The number of people being treated in emergency rooms for traumatic brain injuries is on the rise, according to the results of a study recently published in the Journal of the American Medical Association.
Researchers from the Children’s Hospital of Pittsburgh found the number of TBI-related visits to emergency departments jumped 30 percent between 2006 and 2010, culminating in 2.5 million visits by the end of the study period. During the same timeframe, overall visits to ERs increased by only 3.6 percent.
The increases in TBIs were primarily noted in children and elderly patients, according to the findings.
Several Factors Could Be Causing Spike in TBI-Related ER Visits
The study’s authors say the rise in emergency room visits for head injuries could be the result of several factors.
Heightened publicity about head injuries and concussions in youth sports, along with a lawsuit filed against the NFL by football players who claim they did not receive proper treatment for head injuries, could be making people more aware of how dangerous a brain injury can be.
Of course, thanks to more specialized training and advances in medical technology, doctors may also be getting better at diagnosing TBIs.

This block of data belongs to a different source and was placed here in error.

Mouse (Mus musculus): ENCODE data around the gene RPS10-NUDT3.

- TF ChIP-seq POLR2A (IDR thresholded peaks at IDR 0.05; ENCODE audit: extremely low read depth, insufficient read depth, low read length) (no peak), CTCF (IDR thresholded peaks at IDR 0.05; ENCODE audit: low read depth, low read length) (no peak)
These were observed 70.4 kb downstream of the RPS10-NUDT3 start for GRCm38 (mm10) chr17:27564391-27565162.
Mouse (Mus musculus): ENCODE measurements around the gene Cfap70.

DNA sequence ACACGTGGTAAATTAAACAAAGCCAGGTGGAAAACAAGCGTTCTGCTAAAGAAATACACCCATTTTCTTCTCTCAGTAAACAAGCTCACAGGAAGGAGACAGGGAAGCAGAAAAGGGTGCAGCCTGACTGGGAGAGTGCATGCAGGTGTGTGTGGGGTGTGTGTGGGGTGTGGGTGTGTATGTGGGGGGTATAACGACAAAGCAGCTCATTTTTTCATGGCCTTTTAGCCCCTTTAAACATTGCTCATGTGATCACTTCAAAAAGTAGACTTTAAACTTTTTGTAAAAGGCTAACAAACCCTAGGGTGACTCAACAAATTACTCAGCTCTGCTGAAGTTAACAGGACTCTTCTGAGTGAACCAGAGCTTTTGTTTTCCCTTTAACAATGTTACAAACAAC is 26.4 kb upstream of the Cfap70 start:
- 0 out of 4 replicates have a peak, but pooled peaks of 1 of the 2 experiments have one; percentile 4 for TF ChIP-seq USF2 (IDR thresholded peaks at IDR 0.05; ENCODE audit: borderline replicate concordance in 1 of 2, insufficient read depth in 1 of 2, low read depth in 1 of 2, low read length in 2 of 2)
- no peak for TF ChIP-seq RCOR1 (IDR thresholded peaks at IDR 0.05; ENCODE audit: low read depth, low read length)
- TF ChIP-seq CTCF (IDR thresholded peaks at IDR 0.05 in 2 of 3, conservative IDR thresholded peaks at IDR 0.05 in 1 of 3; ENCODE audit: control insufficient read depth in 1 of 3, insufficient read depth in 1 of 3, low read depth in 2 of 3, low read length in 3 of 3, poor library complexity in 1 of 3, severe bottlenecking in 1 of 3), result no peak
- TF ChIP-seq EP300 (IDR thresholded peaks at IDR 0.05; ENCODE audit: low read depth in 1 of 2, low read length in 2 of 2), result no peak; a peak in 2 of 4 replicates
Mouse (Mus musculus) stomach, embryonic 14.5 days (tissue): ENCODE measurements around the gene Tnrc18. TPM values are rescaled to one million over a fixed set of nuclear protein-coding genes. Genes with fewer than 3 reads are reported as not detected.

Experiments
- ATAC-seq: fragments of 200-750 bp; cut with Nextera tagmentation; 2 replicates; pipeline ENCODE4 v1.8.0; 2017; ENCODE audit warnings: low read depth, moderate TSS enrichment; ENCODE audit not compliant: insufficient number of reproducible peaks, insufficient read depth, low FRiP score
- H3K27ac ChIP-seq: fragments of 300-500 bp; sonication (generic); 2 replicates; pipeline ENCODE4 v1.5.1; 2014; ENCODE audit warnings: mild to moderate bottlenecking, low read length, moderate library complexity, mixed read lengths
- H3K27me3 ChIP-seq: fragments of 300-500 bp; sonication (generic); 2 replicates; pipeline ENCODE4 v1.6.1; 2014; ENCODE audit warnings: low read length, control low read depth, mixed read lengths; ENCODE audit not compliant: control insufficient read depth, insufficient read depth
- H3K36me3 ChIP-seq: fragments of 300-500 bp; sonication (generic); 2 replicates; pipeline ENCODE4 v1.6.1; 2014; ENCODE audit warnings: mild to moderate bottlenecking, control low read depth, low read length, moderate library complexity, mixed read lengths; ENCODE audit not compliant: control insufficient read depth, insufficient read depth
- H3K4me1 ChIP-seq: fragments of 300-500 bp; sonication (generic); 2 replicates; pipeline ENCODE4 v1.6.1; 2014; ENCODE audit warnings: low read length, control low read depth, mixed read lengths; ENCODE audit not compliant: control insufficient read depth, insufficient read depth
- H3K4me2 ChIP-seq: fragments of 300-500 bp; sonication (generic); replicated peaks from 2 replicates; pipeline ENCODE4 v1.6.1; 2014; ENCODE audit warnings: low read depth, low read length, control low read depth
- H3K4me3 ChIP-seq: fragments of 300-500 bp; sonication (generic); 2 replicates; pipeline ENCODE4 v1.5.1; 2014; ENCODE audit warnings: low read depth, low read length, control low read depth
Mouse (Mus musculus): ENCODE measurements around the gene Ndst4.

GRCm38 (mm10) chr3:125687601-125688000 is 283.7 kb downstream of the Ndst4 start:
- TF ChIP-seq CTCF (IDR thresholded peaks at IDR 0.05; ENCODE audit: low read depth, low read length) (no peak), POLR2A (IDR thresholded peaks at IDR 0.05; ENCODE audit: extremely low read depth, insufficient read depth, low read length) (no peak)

But the other factor that could explain the spike is the worst-case scenario: There are simply more incidents of people sustaining serious head injuries in the U.S. today – whether it is the result of a motor vehicle accident, slip-and-fall, workplace accident or even a sports or recreational accident.
Keep in mind: A person does not have to lose consciousness in order to have sustained a traumatic brain injury.
Furthermore, the symptoms of a TBI can take hours or even days to develop, meaning that doctors who treat people in ERs after accidents may not initially be able to diagnose a brain injury. Unfortunately, delayed treatment can have serious consequences and contribute to long-term deficits or disabilities.
Dealing with Traumatic Brain Injury
Getting treated for TBI in the emergency room is usually just the first step in a lengthy and often complicated process of recovering from the head injury.
A patient may also need to spend an extensive period of time in an intensive care unit until his or her condition stabilizes.
After being removed from the ICU, a patient with TBI may need to undergo rehabilitation, ranging from learning how to conduct basic daily activities like walking and talking to actually being rehabilitated to the point where a patient may be able to return to working.
Additionally, a TBI patient may need ongoing mental health counseling to cope with the depression and anxiety that often accompanies a serious brain injury. The patients may also need to be placed on a long-term medication plan.
Getting Legal Attention in Addition to Medical Attention
The high cost of getting medical care and treatment for TBI can be overwhelming. Victims and their families should also consider having their case reviewed by an experienced legal professional. Attorneys can investigate the circumstances under which the injury occurred, both to determine if a viable claim against a third party exists, and whether any such claim is worth pursuing.